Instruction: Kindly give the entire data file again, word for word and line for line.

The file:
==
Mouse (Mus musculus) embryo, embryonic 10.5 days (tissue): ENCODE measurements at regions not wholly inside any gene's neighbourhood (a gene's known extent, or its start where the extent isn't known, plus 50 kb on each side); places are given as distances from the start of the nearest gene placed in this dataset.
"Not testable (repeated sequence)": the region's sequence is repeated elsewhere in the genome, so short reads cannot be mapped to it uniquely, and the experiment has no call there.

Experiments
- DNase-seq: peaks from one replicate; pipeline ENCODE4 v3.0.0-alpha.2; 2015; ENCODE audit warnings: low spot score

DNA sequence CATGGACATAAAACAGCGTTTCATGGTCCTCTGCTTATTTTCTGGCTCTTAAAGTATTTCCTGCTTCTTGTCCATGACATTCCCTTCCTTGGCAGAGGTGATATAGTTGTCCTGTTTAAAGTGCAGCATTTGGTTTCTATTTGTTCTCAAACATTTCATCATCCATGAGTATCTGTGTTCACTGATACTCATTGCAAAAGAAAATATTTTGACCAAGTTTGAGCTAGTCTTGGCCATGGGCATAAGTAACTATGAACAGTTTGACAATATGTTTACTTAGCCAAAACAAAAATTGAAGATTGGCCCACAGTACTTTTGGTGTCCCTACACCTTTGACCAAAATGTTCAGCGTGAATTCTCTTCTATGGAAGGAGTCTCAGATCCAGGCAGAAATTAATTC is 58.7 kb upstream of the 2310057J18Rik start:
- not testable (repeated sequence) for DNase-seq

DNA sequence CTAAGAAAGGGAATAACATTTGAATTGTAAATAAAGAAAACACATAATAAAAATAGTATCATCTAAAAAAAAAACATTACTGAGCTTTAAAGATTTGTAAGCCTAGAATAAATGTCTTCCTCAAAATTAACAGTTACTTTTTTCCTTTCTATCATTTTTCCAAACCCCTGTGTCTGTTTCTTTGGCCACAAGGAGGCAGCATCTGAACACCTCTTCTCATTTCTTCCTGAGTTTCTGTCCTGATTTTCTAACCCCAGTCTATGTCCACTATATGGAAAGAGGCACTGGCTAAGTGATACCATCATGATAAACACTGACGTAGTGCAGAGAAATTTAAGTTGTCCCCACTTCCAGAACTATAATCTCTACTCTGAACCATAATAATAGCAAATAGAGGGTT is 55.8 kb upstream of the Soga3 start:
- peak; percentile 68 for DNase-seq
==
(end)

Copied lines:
Mouse (Mus musculus) embryo, embryonic 10.5 days (tissue): ENCODE measurements at regions not wholly inside any gene's neighbourhood (a gene's known extent, or its start where the extent isn't known, plus 50 kb on each side); places are given as distances from the start of the nearest gene placed in this dataset.
"Not testable (repeated sequence)": the region's sequence is repeated elsewhere in the genome, so short reads cannot be mapped to it uniquely, and the experiment has no call there.

Experiments
- DNase-seq: peaks from one replicate; pipeline ENCODE4 v3.0.0-alpha.2; 2015; ENCODE audit warnings: low spot score

DNA sequence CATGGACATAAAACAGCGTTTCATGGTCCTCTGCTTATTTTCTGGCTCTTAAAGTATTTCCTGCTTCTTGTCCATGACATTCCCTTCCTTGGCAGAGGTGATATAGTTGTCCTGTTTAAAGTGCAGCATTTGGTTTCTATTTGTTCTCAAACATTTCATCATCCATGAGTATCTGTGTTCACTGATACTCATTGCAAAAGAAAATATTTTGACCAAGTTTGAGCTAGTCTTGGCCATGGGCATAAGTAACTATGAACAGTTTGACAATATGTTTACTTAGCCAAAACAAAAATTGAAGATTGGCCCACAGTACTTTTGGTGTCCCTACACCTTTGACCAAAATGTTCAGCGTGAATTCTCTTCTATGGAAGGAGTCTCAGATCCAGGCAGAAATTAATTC is 58.7 kb upstream of the 2310057J18Rik start:
- not testable (repeated sequence) for DNase-seq

DNA sequence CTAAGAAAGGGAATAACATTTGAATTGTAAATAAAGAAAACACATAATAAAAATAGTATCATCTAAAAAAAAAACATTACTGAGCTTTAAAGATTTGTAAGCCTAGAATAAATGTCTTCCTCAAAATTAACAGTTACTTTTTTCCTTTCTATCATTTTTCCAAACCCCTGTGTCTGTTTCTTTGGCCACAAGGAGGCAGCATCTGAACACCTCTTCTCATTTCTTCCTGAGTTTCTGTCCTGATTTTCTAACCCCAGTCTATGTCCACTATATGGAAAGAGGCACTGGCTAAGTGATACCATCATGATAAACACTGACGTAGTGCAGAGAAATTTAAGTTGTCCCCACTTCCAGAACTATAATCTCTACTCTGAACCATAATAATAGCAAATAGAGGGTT is 55.8 kb upstream of the Soga3 start:
- peak; percentile 68 for DNase-seq